Prince George Catholic diocese hit with flurry of lawsuits alleging abuse

Prince George Citizen [Prince George, BC, CA]

July 13, 2023

By Mark Nielsen

Named as defendant in seven lawsuits filed since September 2021 with four of them in last three months

A Vancouver law firm has targeted the Roman Catholic Diocese of Prince George with four lawsuits over the past three months on behalf of clients alleging they were the victims of physical and sexual abuse while attending churches or schools under its jurisdiction.

Christopher McDougall of Preszler Injury Lawyers filed notices of claim in which the diocese is named as a defendant on April 19, June 27, July 7 and July 10, all at the B.C. Supreme Court’s Vancouver registry.

Details of the allegations claimed in the notices vary but all the allegations date back to the late 1960s and early 1970s when the plaintiffs were youths variously attending schools or churches in Prince George, Vanderhoof, Fort St. John and Kelly Lake, just east of Tumbler Ridge. Priests, nuns and fellow students are named as perpetrators, depending on the claim.

The documents name The Roman Catholic Episcopal Corporation of Prince Rupert, also known as the Diocese of Prince George, as the defendant. Catholic Independent Schools Diocese of Prince George is also named as a defendant in one claim.

The claims seeks general, special and punitive damages.

None of the allegations have been tested in court and the diocese has not filed responses.

“A reckoning is underway as the Roman Catholic Archdiocese of Vancouver investigates many cases of historic physical and sexual abuse allegedly committed by members of its clergy,” the Preszler Injury Lawyers website says. “If you were abused by a clergy member or lay person affiliated with the Vancouver archdiocese, you may be eligible for compensation.”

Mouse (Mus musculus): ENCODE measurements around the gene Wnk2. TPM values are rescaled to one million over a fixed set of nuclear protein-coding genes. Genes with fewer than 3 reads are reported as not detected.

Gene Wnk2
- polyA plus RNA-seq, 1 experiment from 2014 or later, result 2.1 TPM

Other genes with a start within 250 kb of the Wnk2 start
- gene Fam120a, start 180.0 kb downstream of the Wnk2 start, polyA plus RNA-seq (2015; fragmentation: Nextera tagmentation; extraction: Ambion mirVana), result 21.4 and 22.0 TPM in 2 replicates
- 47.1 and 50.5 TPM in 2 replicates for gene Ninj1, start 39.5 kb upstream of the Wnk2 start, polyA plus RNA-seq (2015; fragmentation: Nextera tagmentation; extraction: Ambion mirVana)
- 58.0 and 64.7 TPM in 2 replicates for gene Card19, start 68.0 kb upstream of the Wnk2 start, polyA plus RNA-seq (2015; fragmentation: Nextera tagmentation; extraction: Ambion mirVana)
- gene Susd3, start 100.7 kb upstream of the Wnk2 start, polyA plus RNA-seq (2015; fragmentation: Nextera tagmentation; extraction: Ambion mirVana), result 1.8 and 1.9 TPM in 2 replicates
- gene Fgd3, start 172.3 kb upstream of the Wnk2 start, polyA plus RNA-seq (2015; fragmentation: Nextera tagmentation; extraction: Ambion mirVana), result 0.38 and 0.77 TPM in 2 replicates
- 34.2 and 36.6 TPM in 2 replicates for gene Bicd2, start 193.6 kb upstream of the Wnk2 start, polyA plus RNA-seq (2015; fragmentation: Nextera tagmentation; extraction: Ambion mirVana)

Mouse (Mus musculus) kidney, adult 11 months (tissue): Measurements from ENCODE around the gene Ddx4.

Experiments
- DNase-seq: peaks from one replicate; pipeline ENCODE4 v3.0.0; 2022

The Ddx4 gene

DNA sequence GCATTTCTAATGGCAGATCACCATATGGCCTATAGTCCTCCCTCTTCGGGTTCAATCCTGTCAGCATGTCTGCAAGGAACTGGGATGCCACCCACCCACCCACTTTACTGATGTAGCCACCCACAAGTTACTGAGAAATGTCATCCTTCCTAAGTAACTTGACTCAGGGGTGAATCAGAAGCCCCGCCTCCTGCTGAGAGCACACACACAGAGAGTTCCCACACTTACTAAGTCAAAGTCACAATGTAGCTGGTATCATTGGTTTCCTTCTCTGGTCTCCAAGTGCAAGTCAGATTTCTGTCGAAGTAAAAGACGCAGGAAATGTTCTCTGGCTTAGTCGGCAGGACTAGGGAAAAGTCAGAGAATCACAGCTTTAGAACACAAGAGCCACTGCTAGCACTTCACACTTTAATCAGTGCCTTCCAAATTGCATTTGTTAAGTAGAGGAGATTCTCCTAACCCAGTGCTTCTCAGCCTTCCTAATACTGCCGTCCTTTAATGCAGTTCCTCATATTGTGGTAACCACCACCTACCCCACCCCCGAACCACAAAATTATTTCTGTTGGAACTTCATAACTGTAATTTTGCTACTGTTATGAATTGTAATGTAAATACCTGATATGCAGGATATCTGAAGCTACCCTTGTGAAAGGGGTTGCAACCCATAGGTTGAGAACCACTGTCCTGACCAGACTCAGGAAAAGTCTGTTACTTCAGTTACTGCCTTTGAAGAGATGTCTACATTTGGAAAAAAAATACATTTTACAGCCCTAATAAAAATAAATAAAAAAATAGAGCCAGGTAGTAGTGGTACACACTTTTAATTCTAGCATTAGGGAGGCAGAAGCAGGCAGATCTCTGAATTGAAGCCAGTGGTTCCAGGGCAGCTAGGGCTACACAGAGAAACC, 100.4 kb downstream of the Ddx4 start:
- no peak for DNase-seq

The website also encourages pursuing the matters as independent civil claims as opposed to becoming part of a class action. Lower settlement amounts are listed among the drawbacks of relying on a class action.

“Our law firm does not take on sexual assault class actions because we do not believe they provide most people with fair compensation or access to true justice. We are able to ensure our clients opt out of class actions so that we can pursue fulsome compensation on their behalf that is more tailored to their actual losses,” the website says.

The diocese is also named a defendant in claims filed in August and September 2021 and January 2022. Two were filed by Sandra Kovacs of KazLaw Injury Lawyers, based in Surrey, and one by lawyers from Acheson Sweeney Foley LLP in Victoria.

Kovacs is a survivor of childhood sexual abuse by an extended family member, according to the firm’s website.

She has sincere empathy for our clients’ circumstances because she has walked in their shoes, and she is keenly aware of the challenges survivors face in first accessing the justice system, and then realizing justice, the website states.

One of the KazLaw cases is tentatively scheduled for a 25-day trial in March 2025, according to court records.